Abstract Nonsense

Crushing one theorem at a time

Second Orthogonality Relation For Irreducible Characters

Point of post: In this post we discuss the second orthogonality relation for the irreducible characters. In particular, we prove that \displaystyle \sum_{\alpha\in\widehat{G}}\chi^{(\alpha)}(g)\overline{\chi^{(\alpha)}(h)}=c(g,h)\#\left(\bold{C}_G(g)\right) where c(g,h) takes the value one if g and h are conjugate and zero otherwise and \bold{C}_G(g) is the centralizer of g in G.


In the past we’ve seen that if we ‘fix \alpha,\beta\in\widehat{G} and let g ‘vary’ over G (in the form of the sum) that there is an interesting orthogonality relation. Namely, this is just the orthogonality relation \displaystyle \frac{1}{|G|}\sum_{g\in G}\chi^{(\alpha)}(g)\overline{\chi^{(\beta)}(g)}=\delta_{\alpha,\beta}. In this post we explore what happens if the ‘fixing’ and ‘varying’ are reversed. In other words, we compute \displaystyle \sum_{\alpha\in\widehat{G}}\chi^{(\alpha)}(g)\overline{\chi^{(\alpha)}(h)}. This shall serve as an interesting tool inall that comes. We call this the second orthogonality relation for the irreducible characters.

Second Orthogonality Relation for the Irreducible Characters

Theorem (Second Orthogonality Relation for the Irreducible Characters): For a finite group G and g\in G denote the centralizer of k by \bold{C}_G(g). Then, for g,h\in G let c(g,h) take the value one if g and h are conjugate  and zero otherwise. Then,

\displaystyle \sum_{\alpha\in\widehat{G}}\chi^{(\alpha)}(g)\overline{\chi^{(\alpha)}(h)}=c(g,h)\#\left(\bold{C}_G(g)\right)

Proof: Let \mathcal{C}_1,\cdots,\mathcal{C}_k be the number of conjugacy classes in G and let g_1,\cdots,g_k be a set of representatives such that g_j\in \mathcal{C}_j for j=1,\cdots,k. Recall then that \#\left(\widehat{G}\right)=k and so the elements of G can be labeled \alpha_1,\cdots,\alpha_k. We then consider the k\times k matrix M=[M_{i,j}] where M_{i,j}=\chi^{(\alpha_i)}(g_j). We then let D denote the matrix \text{diag }\left(\#\left(\mathcal{C}_1\right),\cdots,\#\left(\mathcal{C}_k\right)\right). Recall though from the first orthogonality relation that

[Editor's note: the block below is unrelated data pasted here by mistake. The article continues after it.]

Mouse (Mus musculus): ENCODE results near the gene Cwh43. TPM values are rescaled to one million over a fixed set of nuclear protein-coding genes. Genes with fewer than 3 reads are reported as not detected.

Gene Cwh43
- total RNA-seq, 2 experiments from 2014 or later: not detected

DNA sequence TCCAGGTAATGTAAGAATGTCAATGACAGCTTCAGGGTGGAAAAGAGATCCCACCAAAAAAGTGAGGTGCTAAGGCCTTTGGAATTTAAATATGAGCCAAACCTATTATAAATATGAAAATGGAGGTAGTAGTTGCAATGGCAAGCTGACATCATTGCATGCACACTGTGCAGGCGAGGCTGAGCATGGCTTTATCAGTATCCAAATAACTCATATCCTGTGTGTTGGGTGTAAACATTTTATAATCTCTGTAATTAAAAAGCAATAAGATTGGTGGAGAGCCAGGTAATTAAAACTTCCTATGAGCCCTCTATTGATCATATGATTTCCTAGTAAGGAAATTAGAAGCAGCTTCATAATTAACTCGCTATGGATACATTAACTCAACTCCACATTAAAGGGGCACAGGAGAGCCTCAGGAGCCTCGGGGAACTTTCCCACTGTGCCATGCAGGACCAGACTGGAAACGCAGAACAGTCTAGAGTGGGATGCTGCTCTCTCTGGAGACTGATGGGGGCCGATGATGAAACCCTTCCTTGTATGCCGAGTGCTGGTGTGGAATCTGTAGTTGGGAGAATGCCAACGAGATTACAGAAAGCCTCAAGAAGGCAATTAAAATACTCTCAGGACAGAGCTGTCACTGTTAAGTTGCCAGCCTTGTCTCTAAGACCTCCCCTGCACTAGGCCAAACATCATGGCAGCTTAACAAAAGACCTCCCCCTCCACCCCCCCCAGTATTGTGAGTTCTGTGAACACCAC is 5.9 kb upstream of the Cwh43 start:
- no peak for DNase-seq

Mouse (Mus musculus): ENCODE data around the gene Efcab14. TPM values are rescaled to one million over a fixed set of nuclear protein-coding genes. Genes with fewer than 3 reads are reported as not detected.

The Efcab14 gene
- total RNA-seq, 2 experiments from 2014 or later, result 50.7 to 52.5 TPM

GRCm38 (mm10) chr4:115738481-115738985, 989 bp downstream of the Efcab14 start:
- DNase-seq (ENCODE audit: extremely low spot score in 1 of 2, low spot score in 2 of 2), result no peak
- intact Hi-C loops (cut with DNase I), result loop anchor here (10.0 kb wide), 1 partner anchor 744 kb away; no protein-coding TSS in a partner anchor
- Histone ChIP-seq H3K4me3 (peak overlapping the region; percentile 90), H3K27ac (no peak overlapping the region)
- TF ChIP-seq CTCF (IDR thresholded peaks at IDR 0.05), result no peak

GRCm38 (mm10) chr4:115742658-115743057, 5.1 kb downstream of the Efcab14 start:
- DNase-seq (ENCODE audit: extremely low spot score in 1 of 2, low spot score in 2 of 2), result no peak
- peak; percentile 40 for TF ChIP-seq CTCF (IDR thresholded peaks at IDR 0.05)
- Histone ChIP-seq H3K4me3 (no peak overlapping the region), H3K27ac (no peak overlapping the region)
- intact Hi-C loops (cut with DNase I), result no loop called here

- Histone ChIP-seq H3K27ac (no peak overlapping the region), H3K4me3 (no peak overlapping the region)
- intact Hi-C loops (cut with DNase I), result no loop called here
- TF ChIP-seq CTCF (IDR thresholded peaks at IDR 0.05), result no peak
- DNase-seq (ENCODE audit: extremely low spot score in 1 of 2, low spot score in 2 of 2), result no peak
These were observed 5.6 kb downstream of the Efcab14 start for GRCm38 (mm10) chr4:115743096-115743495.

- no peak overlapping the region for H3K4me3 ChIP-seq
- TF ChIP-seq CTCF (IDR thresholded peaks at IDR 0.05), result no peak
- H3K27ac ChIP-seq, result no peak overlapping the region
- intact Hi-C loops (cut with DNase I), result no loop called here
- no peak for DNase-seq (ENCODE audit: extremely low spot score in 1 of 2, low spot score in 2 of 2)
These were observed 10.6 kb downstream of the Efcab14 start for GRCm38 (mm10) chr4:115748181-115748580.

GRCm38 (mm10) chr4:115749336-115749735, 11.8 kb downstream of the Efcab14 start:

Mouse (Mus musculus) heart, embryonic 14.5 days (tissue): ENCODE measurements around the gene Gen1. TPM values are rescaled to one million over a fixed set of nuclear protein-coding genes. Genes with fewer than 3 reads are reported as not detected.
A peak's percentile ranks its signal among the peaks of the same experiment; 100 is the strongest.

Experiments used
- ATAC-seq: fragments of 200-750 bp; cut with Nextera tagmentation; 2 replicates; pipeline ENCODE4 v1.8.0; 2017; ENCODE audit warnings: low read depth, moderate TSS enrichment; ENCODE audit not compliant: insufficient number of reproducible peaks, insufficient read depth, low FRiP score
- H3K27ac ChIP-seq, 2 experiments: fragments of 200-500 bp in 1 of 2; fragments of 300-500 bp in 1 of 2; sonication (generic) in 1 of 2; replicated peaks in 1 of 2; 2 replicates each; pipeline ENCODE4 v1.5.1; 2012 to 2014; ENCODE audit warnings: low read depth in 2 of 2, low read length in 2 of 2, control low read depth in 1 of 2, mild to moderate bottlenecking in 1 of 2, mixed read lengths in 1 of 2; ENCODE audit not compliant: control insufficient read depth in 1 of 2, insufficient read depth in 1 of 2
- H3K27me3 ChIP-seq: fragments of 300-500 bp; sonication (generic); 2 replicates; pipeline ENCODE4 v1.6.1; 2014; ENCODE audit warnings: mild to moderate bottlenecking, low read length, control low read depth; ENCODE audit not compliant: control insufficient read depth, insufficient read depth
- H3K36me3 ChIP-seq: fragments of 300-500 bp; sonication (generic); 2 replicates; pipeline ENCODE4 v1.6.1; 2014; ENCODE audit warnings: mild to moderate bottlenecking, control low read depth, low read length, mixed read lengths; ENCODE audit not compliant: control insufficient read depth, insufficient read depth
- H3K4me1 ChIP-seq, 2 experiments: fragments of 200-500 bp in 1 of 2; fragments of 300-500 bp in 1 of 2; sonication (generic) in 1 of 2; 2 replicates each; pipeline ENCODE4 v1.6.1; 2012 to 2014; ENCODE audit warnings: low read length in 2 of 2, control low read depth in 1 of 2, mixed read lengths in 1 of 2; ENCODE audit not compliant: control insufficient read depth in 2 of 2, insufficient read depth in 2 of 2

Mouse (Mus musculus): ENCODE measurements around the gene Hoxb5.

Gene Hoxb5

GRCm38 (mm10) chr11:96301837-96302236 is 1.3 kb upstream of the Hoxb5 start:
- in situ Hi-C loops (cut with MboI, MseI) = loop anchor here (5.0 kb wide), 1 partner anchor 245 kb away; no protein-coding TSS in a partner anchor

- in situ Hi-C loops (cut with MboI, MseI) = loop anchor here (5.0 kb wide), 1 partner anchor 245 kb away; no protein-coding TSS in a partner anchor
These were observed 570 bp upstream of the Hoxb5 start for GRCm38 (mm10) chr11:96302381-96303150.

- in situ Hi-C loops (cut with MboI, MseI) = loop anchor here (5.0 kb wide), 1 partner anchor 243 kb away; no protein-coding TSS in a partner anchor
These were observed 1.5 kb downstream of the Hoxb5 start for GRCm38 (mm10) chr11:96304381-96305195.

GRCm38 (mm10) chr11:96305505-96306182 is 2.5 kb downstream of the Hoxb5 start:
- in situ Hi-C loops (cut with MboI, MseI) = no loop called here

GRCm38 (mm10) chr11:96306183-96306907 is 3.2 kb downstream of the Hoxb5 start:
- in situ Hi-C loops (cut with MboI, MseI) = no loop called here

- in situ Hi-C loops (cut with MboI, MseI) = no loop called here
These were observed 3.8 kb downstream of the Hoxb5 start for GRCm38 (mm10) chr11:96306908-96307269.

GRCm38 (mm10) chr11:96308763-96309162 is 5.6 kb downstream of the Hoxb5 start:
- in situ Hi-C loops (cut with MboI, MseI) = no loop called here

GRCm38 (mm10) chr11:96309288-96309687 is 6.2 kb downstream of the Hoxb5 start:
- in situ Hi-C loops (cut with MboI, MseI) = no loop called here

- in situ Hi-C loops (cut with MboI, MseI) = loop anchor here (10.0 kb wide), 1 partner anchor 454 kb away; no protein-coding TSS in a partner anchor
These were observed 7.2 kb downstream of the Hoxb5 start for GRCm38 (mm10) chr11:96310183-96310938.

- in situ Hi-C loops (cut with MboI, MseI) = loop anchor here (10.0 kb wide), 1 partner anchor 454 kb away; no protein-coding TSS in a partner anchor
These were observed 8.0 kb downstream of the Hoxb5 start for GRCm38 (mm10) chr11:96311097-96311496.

\displaystyle |G|\delta_{i,j}=\sum_{g\in G}\chi^{(\alpha_i)}(g)\overline{\chi^{(\alpha_j)}(g)}


But, recalling that the irreducible characters are class functions and thus constant on conjugacy classes it easily follows that this may be rewritten

\displaystyle |G|\delta_{i,j}=\sum_{r=1}^{k}\#\left(\mathcal{C}_k\right)\chi^{(\alpha_i)}(g_r)\overline{\chi^{(\alpha_j)}(g_r)}


This then implies that

\displaystyle |G|I_k=MD M^{\ast}


But, recall the fact that for square matrices a left inverse is necessarily a right inverse, and thus the above implies that

|G|I=DM^\ast M


But, the general (i,j)^{\text{th}} entry of this right hand matrix is

\displaystyle \sum_{r=1}^{k}\#\left(\mathcal{C}_i\right)\overline{\chi^{(\alpha_k)}(g_i)}\chi^{(\alpha_k)}(g_j)


Dividing both sides and recalling by the orbit stabilizer theorem that \displaystyle \#\left(\bold{C}_G(g_i)\right)=\frac{|G|}{\#\left(\mathcal{C}_i\right)} we see that

\displaystyle \#\left(\bold{C}_G(g_i)\right)=\sum_{r=1}^{k}\chi^{(\alpha_k)}(g_j)\overline{\chi^{(\alpha_k)}(g_i)}


And recalling all of our notation and taking the conjugate of both sides gives the desired result. \blacksquare




1. Isaacs, I. Martin. Character Theory of Finite Groups. New York: Academic, 1976. Print.


March 7, 2011 - Posted by | Algebra, Representation Theory | , , , ,


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